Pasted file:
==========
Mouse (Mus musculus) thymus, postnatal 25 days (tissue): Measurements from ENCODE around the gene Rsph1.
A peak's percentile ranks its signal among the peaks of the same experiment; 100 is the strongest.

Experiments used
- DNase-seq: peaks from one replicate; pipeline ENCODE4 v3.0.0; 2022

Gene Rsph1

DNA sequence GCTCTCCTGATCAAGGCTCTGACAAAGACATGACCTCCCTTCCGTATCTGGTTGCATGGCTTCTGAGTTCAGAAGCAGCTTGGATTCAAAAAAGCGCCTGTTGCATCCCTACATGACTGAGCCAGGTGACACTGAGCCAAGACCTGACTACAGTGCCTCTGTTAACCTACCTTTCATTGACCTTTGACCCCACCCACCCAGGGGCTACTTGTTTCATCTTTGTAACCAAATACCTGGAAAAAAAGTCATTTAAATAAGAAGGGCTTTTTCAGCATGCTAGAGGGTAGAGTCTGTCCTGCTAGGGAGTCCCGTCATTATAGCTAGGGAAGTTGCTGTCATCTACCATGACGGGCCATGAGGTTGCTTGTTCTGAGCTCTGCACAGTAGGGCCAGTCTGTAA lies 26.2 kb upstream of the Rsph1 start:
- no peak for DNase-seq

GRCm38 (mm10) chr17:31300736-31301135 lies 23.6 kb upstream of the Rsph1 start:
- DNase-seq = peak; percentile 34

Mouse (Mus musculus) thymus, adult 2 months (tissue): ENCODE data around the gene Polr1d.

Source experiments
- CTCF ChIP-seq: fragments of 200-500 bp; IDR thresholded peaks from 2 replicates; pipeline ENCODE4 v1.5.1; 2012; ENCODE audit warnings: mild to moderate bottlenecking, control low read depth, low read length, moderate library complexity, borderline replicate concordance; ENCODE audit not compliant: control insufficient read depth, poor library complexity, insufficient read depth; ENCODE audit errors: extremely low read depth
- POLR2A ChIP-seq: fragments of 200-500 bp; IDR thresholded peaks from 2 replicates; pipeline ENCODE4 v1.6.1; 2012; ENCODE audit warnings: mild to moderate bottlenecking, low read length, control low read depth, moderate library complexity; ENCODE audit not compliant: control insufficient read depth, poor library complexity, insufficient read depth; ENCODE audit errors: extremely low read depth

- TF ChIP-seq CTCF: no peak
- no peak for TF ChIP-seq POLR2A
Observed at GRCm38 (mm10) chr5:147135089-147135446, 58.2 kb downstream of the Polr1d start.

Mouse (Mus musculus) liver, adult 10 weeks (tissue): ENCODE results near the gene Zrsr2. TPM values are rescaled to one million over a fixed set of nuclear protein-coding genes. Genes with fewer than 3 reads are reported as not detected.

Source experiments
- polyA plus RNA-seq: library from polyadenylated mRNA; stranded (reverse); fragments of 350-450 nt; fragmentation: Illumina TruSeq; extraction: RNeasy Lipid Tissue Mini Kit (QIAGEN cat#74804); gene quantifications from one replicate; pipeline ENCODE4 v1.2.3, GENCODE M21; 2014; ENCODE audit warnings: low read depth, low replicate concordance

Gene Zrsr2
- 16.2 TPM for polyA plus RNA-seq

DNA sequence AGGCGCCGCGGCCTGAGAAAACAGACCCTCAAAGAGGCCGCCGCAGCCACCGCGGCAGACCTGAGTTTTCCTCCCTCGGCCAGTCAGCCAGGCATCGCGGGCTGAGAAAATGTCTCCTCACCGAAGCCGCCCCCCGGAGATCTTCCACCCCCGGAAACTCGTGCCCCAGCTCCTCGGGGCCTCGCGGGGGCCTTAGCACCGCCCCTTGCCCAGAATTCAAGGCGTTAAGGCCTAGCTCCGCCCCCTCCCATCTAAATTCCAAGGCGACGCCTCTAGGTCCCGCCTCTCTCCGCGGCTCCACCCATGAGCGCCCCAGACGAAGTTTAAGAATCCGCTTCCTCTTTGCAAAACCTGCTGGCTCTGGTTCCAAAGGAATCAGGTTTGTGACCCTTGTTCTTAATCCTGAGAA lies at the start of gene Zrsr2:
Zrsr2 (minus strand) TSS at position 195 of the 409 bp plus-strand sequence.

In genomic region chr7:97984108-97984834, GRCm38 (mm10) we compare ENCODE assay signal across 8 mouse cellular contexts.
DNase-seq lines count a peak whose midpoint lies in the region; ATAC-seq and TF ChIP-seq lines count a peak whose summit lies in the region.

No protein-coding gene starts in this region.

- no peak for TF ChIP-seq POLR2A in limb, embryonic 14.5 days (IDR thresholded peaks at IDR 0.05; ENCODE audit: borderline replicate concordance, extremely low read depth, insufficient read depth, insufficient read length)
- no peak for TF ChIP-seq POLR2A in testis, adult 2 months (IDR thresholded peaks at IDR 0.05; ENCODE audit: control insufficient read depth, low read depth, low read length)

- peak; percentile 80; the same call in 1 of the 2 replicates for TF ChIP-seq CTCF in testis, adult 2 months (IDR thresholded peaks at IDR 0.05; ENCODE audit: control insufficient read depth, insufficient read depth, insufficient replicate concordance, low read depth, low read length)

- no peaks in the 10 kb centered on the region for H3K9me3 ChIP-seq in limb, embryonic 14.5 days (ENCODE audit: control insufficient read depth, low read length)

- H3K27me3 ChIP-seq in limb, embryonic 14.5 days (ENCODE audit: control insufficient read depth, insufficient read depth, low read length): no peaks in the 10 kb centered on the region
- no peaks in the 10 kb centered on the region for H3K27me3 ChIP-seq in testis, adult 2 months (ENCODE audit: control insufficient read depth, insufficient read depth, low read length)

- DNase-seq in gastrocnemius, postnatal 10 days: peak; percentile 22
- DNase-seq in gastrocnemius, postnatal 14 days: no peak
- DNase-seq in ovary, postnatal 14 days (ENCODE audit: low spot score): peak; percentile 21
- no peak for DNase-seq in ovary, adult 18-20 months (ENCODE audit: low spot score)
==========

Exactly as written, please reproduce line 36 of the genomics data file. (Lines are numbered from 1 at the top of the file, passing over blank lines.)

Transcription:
- no peak for DNase-seq in ovary, adult 18-20 months (ENCODE audit: low spot score)